Hook your readers early and often.

With the longer, more in-depth stories required in the spring semester, there’s the temptation to use a long wind-up to pitch your story to readers.  In fact, as Jere Hester reminded Write Stuff, it’s more critical than ever on these stories to hook the audience early with a sharp lede and nut graf.  Readers will stick around for the longer ride if you let them know where your story is headed.

Almudena Toral did an excellent job of that for Women’s eNews with her look at the problem of domestic abuse among undocumented women.  At the heart of her effort was some relentless reporting on her East Harlem beat to find a victim who would talk to her.  After a lot of phone calls and visits with the woman, Almudena built enough trust to get her to talk for the record.  The result was a powerful story that described the plight of Graciela Benes who arrived in New York City from Argentina “undocumented, unmarried, without children and barely speaking English.”  For two years, she was brutalized by her boyfriend. In her nut graf, Almudena let the reader know that Graciela’s case wasn’t an isolated one:

Many undocumented women who suffer similarly don’t know they have options and fail to report domestic violence because of fear of deportation, said Evelyn García of the Violence Intervention Program, a New York City-based Latina organization that promotes nonviolent partner relationships and offers services for victims of domestic violence.

We also liked the way Almudena used specific details, like the lack of make-up, and vivid quotes to bring her story to life:

She was wearing a white wool sweater, jeans and had her hair in a ponytail on a recent evening.  There was no makeup on her pale skin, no eyeliner around her blue eyes. That’s her usual look in recent years, she said. But it wasn’t what Beines used to wear before she experienced domestic violence. “The violence is not only the blow, the violence is also, ‘Don’t wear that, who are you talking with?’ ‘You should be able to buy all the groceries for this week with $20.’ ‘I don’t want you to leave the house alone,'” Beines said. She still doesn’t wear makeup regularly because, she says, she’s too scared to look her best and start attracting men again.

Shane Kavanaugh employed the same kind of story-telling detail in his feature for the New York Times on the people who flocked to an audition of a potential reality show:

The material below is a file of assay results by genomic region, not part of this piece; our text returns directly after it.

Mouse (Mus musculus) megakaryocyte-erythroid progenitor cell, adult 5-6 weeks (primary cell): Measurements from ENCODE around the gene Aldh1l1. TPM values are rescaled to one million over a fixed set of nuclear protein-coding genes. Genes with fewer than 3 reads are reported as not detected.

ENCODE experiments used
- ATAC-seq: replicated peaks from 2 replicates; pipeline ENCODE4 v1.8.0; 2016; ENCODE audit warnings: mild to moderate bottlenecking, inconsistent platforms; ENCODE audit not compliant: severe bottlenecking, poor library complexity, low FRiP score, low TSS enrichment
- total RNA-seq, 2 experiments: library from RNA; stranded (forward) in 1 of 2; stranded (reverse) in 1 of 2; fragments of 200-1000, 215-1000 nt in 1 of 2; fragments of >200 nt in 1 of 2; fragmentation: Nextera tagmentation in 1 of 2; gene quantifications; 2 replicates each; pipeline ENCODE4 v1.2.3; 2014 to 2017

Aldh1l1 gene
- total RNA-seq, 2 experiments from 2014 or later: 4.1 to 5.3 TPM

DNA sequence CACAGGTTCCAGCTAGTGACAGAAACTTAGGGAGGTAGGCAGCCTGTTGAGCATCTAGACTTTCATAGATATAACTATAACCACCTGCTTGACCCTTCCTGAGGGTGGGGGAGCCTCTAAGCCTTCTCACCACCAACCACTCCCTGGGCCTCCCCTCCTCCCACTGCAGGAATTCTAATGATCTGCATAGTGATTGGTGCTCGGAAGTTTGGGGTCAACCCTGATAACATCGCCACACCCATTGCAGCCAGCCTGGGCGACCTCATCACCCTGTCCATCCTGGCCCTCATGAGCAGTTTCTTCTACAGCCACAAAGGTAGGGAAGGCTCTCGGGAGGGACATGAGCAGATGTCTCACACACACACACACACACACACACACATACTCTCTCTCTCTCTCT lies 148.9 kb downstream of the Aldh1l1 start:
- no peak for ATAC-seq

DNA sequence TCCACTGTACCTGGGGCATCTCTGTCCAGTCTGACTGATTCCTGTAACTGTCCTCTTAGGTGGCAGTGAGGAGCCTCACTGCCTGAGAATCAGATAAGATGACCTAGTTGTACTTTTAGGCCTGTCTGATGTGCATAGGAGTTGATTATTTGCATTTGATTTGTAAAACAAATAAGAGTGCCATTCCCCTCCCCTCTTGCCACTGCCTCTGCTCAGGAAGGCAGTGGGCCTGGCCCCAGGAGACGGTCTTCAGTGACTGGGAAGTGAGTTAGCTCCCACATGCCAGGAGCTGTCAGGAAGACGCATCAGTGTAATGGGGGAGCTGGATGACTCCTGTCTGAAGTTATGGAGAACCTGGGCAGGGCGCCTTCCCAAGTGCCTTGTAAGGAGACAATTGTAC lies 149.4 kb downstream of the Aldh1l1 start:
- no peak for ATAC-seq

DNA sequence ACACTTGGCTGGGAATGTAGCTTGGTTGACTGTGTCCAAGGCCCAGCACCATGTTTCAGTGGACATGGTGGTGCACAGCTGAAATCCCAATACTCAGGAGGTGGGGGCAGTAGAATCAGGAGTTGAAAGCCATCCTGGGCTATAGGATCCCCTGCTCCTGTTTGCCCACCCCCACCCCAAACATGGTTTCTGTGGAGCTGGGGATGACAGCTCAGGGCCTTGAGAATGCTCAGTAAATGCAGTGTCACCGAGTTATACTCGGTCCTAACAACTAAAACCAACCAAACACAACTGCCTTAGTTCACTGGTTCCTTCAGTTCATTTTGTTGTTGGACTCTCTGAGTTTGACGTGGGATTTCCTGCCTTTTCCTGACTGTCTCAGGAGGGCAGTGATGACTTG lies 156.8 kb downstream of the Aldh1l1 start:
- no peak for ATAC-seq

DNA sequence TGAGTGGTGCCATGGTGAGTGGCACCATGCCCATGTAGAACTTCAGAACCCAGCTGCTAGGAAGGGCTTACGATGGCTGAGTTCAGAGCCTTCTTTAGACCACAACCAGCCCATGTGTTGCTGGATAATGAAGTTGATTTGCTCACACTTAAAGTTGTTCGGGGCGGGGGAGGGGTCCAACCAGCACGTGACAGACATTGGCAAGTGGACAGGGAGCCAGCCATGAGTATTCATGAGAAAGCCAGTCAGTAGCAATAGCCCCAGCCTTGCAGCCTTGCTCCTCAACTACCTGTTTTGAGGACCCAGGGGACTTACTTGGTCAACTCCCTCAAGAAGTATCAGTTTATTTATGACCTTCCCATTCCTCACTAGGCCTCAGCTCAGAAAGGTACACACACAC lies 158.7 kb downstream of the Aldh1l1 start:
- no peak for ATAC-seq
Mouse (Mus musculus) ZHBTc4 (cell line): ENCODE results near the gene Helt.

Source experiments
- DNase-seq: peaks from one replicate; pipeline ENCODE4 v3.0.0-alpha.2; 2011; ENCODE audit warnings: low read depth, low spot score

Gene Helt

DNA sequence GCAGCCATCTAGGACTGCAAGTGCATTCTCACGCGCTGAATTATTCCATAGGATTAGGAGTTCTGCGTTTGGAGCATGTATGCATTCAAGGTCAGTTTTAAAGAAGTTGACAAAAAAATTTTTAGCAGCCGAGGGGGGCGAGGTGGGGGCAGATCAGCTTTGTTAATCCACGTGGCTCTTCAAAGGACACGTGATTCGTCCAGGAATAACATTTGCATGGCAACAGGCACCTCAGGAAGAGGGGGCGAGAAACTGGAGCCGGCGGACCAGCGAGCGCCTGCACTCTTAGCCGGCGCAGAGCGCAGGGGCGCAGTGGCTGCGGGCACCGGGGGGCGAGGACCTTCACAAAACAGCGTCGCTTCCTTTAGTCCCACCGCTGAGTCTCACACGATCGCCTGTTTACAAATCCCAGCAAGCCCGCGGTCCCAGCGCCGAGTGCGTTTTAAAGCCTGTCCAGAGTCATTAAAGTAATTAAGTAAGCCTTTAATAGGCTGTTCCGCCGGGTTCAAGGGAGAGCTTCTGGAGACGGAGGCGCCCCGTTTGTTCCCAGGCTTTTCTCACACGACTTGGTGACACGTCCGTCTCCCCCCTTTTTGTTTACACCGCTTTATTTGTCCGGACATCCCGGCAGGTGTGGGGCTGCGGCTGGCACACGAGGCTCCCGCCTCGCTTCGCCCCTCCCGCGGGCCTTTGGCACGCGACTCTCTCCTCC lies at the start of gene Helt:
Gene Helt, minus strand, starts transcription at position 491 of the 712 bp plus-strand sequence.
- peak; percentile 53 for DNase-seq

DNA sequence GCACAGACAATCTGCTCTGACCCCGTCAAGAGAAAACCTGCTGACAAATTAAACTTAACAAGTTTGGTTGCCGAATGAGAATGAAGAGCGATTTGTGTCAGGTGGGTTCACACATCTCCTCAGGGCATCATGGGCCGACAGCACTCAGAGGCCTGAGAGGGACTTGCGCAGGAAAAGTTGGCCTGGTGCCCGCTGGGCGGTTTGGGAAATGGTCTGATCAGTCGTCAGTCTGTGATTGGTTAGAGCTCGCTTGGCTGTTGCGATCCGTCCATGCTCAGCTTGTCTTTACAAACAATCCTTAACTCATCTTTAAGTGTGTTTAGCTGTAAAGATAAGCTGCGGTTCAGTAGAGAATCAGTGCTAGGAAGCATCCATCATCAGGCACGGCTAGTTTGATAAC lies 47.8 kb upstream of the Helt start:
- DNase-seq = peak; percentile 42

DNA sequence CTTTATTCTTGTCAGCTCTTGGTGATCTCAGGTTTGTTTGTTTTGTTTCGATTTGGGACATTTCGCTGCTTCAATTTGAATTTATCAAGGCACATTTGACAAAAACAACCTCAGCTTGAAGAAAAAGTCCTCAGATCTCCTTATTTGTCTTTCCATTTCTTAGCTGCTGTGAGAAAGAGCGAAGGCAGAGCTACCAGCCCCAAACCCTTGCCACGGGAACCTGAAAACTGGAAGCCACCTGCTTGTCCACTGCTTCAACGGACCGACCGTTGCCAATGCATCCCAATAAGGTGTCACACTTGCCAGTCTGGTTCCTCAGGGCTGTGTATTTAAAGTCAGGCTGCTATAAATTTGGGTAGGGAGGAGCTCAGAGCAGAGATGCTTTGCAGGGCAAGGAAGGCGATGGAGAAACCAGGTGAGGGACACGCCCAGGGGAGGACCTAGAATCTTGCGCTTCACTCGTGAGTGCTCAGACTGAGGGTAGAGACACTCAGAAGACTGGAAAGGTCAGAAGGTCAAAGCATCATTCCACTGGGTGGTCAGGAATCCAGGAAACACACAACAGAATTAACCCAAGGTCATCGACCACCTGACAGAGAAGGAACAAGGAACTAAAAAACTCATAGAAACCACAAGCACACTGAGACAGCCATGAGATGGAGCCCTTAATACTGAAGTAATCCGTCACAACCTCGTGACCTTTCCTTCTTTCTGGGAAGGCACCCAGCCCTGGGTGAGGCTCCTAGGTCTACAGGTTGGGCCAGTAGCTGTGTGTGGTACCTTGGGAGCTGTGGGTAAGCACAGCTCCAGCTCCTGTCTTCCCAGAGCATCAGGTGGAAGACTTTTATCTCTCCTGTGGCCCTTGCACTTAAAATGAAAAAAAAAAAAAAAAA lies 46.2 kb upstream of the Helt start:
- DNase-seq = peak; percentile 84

Anastasia Kurinnaya, shod in a pair of black Aldo booties with five-inch heels, stepped carefully down the 10 rickety plywood stairs that led from the coat check into the grimy basement of Passion, a popular Russian dance club on Coney Island Avenue in Brooklyn.  She signed the release form handed to her by a guy with a clipboard and walked inside the small dingy room where the auditions were being held for “Brighton Beach,” a would-be reality TV show hyped as the Russian-American “Jersey Shore.”

Shane talked to Write Stuff about how he got such strong, story-telling details:  “After running up and down the set of stairs a half-dozen times — listening to them creak, feeling them buckle under my feet, watching a steady stream of young women in heels struggle to get up and down them — I decided the stairs were an important scene for the story and made sure to count how many there were…I made sure to document their entire wardrobe, head to toe.  If they had visible tattoos, I noted them.  If a girl had finger nail polish on I wrote down what color it was.  Before sending off my draft to the Times, I even called every person I was going to use in the story and confirmed what they were wearing.  David Treybich, were you wearing a Rolex or Cartier watch?  Anastasia, those booties you had on?  What brand were they?  And to be certain, were those five-inch heels?”

That’s great reporting — and the kind of detail that always will elevate your writing.

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